This is a similar attitude that Julie O’Grady, co-founder of Liverpool’s Neptune brewery, shares, making the point that, “for us collaborations are about making a great beer with people that we admire. Not only in the beer they brew but as individuals and their brewery. Learning something from each other always comes with that, whether it be techniques or recipes. We don’t believe in collabs for the sake of it. It has to mean something to each party. It also gives consumers something to look forward to.”
One of their collaborations, Sirens’ Song, with Montana-based Neptune’s Brewery, came about after the two companies were frequently tagged in each others’ social media. The American outfit visited the UK in early 2020 and headed to Liverpool and the result was a 5.2% amber riff on Neptune’s Brewery’s Siren Song. This is collaboration as a glorious accident.
O’Grady says that a collaboration gives beer-drinkers something to look forward to, but in my email exchanges with Ryan, he raised the point that perhaps brewers were more excited about them than some drinkers. He raises an important point. Even though collaborations continue, to my mind there doesn’t seem the fever pitch excitement that these cooperative brews used to whip up, especially on social media, 10 years ago. With the onset of Untappd and other rating sites, and a drift towards what Ryan calls the ‘new beer every week mentality’, maybe the dedicated craft beer fan, who inhabits the world of social media, is not so moved by collaborations. On the other hand, the fact that they still continue suggests that they are not going anywhere soon.
The first wave of collaborations involved many of the new emerging breweries at the start of the 2010s, working with each other. This included the likes of Magic Rock, Buxton, Siren, Arbor and The Kernel, who I recall making a Märzen with Dark Star, when Mark Tranter was still there. I think that this was one of the first lagers The Kernel made and I recall it being full-bodied and rather delicious. The next wave of collaborations was when the large family breweries started to get involved, including Adnams, Fuller’s and Hook Norton. Until he retired four years ago, John Keeling was Fuller’s head brewer and his first collaboration with Marble was called Old Manchester and brewed in 2012.
For us collaborations are about making a great beer with people that we admire
“I knew Marble’s then head brewer James Russell [now owner of Sureshot] from tastings,” he says. “He said let’s make a beer, it should be fun and so I went up there. I told marketing that I was going up to Manchester to make a beer and that it should get us a bit of publicity. It was going to be called Marble ESB. Marketing said no, so it became Old Manchester cause I’m old and from Manchester.”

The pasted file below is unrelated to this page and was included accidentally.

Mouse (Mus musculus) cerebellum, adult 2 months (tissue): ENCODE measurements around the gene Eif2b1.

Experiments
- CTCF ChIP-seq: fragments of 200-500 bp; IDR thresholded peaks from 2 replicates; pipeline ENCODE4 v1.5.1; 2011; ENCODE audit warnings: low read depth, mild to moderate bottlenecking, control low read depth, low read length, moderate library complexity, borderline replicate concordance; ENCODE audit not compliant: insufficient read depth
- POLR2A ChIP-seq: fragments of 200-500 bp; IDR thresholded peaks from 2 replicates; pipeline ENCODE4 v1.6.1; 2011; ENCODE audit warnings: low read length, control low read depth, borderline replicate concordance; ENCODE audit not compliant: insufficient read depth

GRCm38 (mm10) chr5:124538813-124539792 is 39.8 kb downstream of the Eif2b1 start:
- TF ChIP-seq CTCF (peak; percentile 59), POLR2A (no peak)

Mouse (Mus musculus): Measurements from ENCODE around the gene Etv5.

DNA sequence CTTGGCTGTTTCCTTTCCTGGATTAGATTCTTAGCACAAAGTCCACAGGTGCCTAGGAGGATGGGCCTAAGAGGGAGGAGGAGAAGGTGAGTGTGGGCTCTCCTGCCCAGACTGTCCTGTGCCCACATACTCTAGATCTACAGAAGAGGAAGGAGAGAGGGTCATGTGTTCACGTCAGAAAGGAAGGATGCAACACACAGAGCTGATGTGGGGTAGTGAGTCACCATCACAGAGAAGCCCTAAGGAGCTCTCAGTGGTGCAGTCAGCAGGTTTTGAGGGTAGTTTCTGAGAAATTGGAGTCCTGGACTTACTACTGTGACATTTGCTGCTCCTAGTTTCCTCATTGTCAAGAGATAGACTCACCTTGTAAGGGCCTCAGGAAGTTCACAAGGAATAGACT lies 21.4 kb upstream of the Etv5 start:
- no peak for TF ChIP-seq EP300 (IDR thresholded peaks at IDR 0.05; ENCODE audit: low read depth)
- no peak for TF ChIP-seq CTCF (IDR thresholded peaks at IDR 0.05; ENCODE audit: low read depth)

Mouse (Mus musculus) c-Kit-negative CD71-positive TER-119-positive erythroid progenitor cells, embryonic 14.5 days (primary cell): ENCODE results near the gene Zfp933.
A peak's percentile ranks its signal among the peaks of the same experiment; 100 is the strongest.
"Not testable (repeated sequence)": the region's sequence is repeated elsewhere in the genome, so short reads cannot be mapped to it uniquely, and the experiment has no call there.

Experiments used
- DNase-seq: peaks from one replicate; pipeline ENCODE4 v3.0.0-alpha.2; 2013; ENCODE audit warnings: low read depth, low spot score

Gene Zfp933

A few years later in 2018, collaborating with smaller breweries was a common step for Fuller’s. The start of the year also saw the release of the Fuller’s and Friends six-pack of beers, in which collaborations were undertaken with Moor, Fourpure, Hardknott, Marble, Thornbridge and Cloudwater. Even though he had retired as head brewer and was the company’s Global Brand Ambassador by then, this was Keeling’s idea.
“I said that we should use all the six little breweries’ kits as pilots for the recipe,” he says, “and six of our brewers would go up to them and make the beer on their plant and then they could sell that beer in their local area. Then they would come back to Fuller’s and make it as a 160-barrel brew for the six-pack Waitrose was going to sell. This gave our people experience of how other breweries operate.”
This last point was expanded on by Keeling during our conversation and is perhaps one of the clearest explanations of why breweries collaborate with their peers large and small.
“Collaboration helps to break down barriers and helps to make brewers think,” he says. ‘Craft brewers who are small and go into a collaboration get something different out of that collaboration from what the big brewer gets, but they both get something out of it. I think that the most important thing about collaboration is to get something out of it. And to get something out of it you have to be committed. Those collaborations I would not do would be when marketing would say 'why don’t you make a beer with this brewery'. I would respond, 'well, I don’t know anybody there'. If I know people I will phone them and ask if they want to make a beer. I am not going to be told to make a collaboration with people I don’t know.”
So maybe Keeling gets close to the essence of collaboration; it is about fun, friendship, learning, getting out of your comfort zone and making the kind of beer that will make the drinker’s heart sing with joy. Well worth digging out the mash tun for (and I speak from personal experience).
Next issue: Collaboration beyond breweries, when collaborations go wrong and what happens next.